Working with Events in CDI

Contributed by Andy Gibson

Contexts and Dependency Injection

  1. Getting Started with CDI and JSF 2.0
  2. Working with Injection and Qualifiers in CDI
  3. Applying @Alternative Beans and Lifecycle Annotations
  4. Working with Events in CDI

Content on this page applies to NetBeans IDE 7.0, 7.1, 7.2 and 7.3

Contexts and Dependency Injection (CDI), specified by JSR-299, is an integral part of Java EE 6 and provides an architecture that allows Java EE components such as servlets, enterprise beans, and JavaBeans to exist within the lifecycle of an application with well-defined scopes. In addition, CDI services allow Java EE components such as EJB session beans and JavaServer Faces (JSF) managed beans to be injected and to interact in a loosely coupled way by firing and observing events.

This tutorial is based on the blog post by Andy Gibson, entitled Getting Started with CDI part 3 – Events. It demonstrates how to take advantage of the Java EE concept of events, in which you produce and subscribe to (i.e., observe) events occuring in your application in a way that enables you to maintain decoupled code between producers and observers. You use the javax.enterprise.event.Event class to create events, and CDI's @Observes annotation to subscribe to events.

NetBeans IDE provides built-in support for Contexts and Dependency Injection, including the option of generating the beans.xml CDI configuration file upon project creation, editor and navigation support for annotations, as well as various wizards for creating commonly used CDI artifacts.

To complete this tutorial, you need the following software and resources.

Software or Resource Version Required
NetBeans IDE 7.0, 7.1, 7.2, 7.3, Java EE version
Java Development Kit (JDK) version 6 or 7
GlassFish server Open Source Edition 3.x n/a


Utilizing Events

In the previous tutorial, Applying @Alternative Beans and Lifecycle Annotations, we had an application that obtained a list of items, validated them and took a specific action when an invalid item was found. Let's say in the future we want to expand our system to handle all sorts of things happening when we find an invalid item. This could range from an email being sent, changes made to other data such as an order being canceled, or storing a list of rejections in a file or database table. To completely decouple the implementation we can use events in Java EE. Events are raised by the event producer and subscribed to by event observers. Like most of CDI, event production and subscription is type-safe and allows qualifiers to determine which events observers will be observing.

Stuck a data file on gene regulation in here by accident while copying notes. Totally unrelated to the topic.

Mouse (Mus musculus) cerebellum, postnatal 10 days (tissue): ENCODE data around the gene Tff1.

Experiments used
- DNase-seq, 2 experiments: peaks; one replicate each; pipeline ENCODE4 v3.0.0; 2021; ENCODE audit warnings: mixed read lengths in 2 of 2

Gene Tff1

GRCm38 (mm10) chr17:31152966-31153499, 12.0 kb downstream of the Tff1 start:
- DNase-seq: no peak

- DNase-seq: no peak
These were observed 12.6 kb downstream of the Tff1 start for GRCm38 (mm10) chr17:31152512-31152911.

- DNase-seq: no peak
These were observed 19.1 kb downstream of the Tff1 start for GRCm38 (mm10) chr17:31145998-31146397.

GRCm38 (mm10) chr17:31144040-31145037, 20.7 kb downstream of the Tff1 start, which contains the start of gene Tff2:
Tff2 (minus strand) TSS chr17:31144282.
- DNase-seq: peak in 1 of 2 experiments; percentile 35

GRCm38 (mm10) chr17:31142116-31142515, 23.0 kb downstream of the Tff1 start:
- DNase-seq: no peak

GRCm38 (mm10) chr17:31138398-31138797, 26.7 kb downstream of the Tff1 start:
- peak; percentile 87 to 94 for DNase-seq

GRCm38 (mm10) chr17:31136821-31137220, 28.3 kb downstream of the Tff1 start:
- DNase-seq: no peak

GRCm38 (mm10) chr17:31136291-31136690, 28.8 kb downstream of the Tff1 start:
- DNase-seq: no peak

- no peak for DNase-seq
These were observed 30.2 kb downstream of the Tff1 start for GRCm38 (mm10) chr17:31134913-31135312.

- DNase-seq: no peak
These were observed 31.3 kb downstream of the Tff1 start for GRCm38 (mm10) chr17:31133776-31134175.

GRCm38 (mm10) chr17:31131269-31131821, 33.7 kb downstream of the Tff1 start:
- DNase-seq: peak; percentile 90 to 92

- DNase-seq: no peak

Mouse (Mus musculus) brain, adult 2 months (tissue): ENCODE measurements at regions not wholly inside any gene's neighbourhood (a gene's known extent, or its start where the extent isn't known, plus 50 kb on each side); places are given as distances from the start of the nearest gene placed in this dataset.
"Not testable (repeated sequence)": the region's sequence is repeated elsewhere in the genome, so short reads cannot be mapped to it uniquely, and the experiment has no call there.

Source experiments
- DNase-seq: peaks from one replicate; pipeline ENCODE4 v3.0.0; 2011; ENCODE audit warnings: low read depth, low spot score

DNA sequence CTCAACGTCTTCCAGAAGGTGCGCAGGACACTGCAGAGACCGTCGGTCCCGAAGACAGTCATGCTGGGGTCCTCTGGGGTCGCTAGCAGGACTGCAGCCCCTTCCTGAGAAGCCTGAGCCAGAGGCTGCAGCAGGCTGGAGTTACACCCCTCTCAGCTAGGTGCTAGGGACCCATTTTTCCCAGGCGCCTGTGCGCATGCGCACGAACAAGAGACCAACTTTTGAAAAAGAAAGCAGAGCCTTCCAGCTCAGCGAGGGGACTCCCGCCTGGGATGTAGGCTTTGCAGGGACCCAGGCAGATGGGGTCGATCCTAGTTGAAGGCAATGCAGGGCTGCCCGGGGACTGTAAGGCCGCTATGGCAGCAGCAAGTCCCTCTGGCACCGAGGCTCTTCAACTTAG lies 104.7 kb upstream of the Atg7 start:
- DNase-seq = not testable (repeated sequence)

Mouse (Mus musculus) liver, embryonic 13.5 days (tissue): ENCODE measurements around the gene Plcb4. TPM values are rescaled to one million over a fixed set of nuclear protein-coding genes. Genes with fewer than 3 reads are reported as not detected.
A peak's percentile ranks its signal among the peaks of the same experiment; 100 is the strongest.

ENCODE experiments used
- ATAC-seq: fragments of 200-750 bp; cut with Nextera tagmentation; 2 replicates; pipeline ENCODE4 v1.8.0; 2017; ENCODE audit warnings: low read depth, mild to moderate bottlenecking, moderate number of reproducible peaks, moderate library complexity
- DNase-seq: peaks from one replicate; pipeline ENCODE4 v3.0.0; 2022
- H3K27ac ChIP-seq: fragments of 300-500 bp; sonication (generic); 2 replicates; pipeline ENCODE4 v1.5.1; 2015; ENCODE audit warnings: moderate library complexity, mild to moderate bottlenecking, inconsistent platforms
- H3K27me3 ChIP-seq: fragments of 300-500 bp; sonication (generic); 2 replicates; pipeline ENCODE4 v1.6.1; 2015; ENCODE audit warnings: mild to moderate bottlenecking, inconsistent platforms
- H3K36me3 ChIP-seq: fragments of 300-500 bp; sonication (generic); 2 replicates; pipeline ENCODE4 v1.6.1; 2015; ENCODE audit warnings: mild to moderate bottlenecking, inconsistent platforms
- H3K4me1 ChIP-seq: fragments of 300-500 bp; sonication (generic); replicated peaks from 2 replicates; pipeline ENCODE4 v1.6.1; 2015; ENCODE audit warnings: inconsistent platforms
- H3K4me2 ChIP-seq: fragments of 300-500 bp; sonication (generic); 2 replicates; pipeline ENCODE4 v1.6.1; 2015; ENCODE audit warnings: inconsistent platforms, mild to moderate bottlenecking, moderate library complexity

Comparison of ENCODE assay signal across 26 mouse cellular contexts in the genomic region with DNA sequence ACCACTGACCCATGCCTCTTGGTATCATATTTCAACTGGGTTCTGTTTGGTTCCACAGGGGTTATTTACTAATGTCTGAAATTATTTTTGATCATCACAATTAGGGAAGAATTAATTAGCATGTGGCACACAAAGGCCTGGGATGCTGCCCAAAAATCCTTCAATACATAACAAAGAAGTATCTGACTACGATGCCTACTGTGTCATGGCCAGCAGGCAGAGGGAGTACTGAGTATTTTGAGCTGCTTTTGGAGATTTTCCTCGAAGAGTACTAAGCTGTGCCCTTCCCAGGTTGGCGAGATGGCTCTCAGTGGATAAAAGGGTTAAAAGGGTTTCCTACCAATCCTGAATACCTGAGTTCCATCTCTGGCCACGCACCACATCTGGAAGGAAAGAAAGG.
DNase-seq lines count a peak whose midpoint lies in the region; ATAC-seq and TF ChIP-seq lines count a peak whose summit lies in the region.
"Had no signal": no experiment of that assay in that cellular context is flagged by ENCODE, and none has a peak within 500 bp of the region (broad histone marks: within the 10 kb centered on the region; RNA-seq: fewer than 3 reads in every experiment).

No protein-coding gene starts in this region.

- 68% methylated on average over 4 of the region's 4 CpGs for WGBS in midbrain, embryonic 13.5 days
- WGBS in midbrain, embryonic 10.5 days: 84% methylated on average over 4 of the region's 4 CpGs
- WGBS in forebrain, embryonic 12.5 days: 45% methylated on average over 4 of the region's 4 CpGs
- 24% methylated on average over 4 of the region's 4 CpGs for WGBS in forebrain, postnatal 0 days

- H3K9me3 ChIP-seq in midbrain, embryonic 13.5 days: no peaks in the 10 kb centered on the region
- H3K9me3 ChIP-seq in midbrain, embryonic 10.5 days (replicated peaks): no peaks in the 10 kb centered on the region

Using the application we've been building from the previous tutorials in the series, we don't require many changes to implement this. We can just provide another implementation of ItemErrorHandler (created in the previous tutorial), which raises an event each time it handles an item. We'll name this class EventItemHandler, inject it into the ItemProcessor, and use a Notify qualifier to select it for injection.

CDI diagram showing objects created in this exercise
  1. Begin by extracting the sample start project from the file (See the table listing required resources above.) Open the project in the IDE by choosing File > Open Project (Ctrl-Shift-O; ⌘-Shift-O on Mac), then selecting the project from its location on your computer.
  2. Create a class named EventItemHandler. Click the New File ( New File button ) button or press Ctrl-N (⌘-N on Mac) to open the File wizard.
  3. Select the Java category, then select Java Class. Click Next.
  4. Type in EventItemHandler as the class name, then enter exercise4 as the package.
  5. Click Finish. The new class and package are generated, and the class opens in the editor.
  6. Implement EventItemHandler as follows.
    public class EventItemHandler implements ItemErrorHandler {
        private Event<Item> itemEvent;
        public void handleItem(Item item) {
            System.out.println("Firing Event");
    We inject an instance of an Event where the event payload will be an Item. The event payload is the state data passed from the event producer to the event observer which in this case passes the rejected Item. When the invalid item is handled, we fire the event and pass in the invalid item we received. This event based item handler is injected the same as any other item handler would be so we can swap it in and out whenever we need to and also can substitute it during testing.
  7. Fix all imports. Either right-click in the editor and choose Fix Imports, or press Ctrl-Shift-I (⌘-Shift-I on Mac). Be sure to select javax.enterprise.event.Event as the fully qualified name to the Event class.
    Fix Imports dialog

    Press Ctrl-Space on Event to view the Javadoc definition of the class. The fire() method, used above, is also defined.
    Javadoc popup in editor
  8. Create a qualifier named Notify. (Qualifiers were discussed in Working with Injection and Qualifiers in CDI.)
  9. Click the New File ( New File button ) button or press Ctrl-N (⌘-N on Mac) to open the File wizard.
  10. Select the Context and Dependency Injection category, then select Qualifier Type. Click Next.
  11. Enter Notify as the class name, then enter exercise4 as the package.
  12. Click Finish. The new Notify qualifier opens in the editor.
    public @interface Notify {
  13. Add the @Notify annotation to EventItemHandler.
    public class EventItemHandler implements ItemErrorHandler {
    We created a @Notify qualifier annotation to identify this error handler for injection and can use it in our ItemProcessor by adding it to the injection point.
  14. Add the @Notify annotation to EventItemHandler's injection point in exercise2.ItemProcessor.
    public class ItemProcessor {
        @Inject @Demo